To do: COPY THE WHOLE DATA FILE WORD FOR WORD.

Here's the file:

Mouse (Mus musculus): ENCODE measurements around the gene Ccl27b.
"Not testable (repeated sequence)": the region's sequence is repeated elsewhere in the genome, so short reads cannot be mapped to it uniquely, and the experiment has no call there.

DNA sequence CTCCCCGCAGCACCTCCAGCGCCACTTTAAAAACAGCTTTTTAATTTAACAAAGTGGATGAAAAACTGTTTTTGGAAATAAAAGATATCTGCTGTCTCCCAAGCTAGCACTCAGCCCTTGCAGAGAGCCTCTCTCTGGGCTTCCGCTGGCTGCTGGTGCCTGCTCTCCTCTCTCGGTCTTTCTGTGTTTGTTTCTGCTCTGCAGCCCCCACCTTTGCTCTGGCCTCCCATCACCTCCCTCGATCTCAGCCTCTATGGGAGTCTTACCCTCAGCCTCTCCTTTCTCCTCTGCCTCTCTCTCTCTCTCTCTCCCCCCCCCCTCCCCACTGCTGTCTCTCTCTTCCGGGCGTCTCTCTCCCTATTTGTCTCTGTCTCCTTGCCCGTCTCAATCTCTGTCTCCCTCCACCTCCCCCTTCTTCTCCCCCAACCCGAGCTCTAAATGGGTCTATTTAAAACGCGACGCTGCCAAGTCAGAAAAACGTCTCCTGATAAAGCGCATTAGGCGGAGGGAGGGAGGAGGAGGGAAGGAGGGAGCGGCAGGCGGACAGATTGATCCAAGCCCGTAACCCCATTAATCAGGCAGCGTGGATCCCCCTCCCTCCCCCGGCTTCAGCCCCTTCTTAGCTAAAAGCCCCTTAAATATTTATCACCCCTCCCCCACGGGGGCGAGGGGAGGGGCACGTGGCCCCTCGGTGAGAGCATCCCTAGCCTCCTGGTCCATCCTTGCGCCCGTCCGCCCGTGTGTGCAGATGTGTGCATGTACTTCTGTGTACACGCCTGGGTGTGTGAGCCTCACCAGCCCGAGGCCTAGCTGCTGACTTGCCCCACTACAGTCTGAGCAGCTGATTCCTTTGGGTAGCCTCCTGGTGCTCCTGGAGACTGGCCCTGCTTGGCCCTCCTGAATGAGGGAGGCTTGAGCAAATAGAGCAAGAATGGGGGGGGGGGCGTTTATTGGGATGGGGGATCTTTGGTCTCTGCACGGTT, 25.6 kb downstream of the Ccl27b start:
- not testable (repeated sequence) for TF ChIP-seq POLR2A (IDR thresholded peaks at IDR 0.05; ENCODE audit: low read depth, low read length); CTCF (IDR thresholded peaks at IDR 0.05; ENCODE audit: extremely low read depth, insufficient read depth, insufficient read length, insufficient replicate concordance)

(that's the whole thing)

Mouse (Mus musculus): ENCODE measurements around the gene Ccl27b.
"Not testable (repeated sequence)": the region's sequence is repeated elsewhere in the genome, so short reads cannot be mapped to it uniquely, and the experiment has no call there.

DNA sequence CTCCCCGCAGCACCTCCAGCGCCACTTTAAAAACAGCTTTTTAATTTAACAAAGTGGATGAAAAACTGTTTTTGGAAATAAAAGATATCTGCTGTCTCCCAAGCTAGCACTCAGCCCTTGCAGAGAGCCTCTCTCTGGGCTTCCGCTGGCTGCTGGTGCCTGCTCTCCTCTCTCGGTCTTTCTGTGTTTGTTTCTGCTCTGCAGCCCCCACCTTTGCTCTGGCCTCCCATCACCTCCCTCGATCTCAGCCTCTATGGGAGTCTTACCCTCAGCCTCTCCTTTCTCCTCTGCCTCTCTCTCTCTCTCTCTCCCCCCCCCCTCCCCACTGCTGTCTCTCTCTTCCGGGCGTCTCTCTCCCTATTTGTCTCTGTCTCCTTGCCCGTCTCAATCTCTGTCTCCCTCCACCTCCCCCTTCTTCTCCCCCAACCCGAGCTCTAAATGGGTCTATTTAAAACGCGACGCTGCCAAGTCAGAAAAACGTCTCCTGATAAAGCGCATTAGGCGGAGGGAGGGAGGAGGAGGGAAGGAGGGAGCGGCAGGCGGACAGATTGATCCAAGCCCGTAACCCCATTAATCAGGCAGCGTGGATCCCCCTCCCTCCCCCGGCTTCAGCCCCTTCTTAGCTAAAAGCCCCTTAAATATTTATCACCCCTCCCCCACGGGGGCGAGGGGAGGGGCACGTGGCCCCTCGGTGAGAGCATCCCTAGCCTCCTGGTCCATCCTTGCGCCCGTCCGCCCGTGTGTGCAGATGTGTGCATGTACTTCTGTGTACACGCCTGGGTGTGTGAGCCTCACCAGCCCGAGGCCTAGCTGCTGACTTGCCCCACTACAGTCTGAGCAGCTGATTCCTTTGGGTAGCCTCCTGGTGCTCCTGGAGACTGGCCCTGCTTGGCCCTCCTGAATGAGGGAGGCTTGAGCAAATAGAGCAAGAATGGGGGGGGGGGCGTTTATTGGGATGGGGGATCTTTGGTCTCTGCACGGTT, 25.6 kb downstream of the Ccl27b start:
- not testable (repeated sequence) for TF ChIP-seq POLR2A (IDR thresholded peaks at IDR 0.05; ENCODE audit: low read depth, low read length); CTCF (IDR thresholded peaks at IDR 0.05; ENCODE audit: extremely low read depth, insufficient read depth, insufficient read length, insufficient replicate concordance)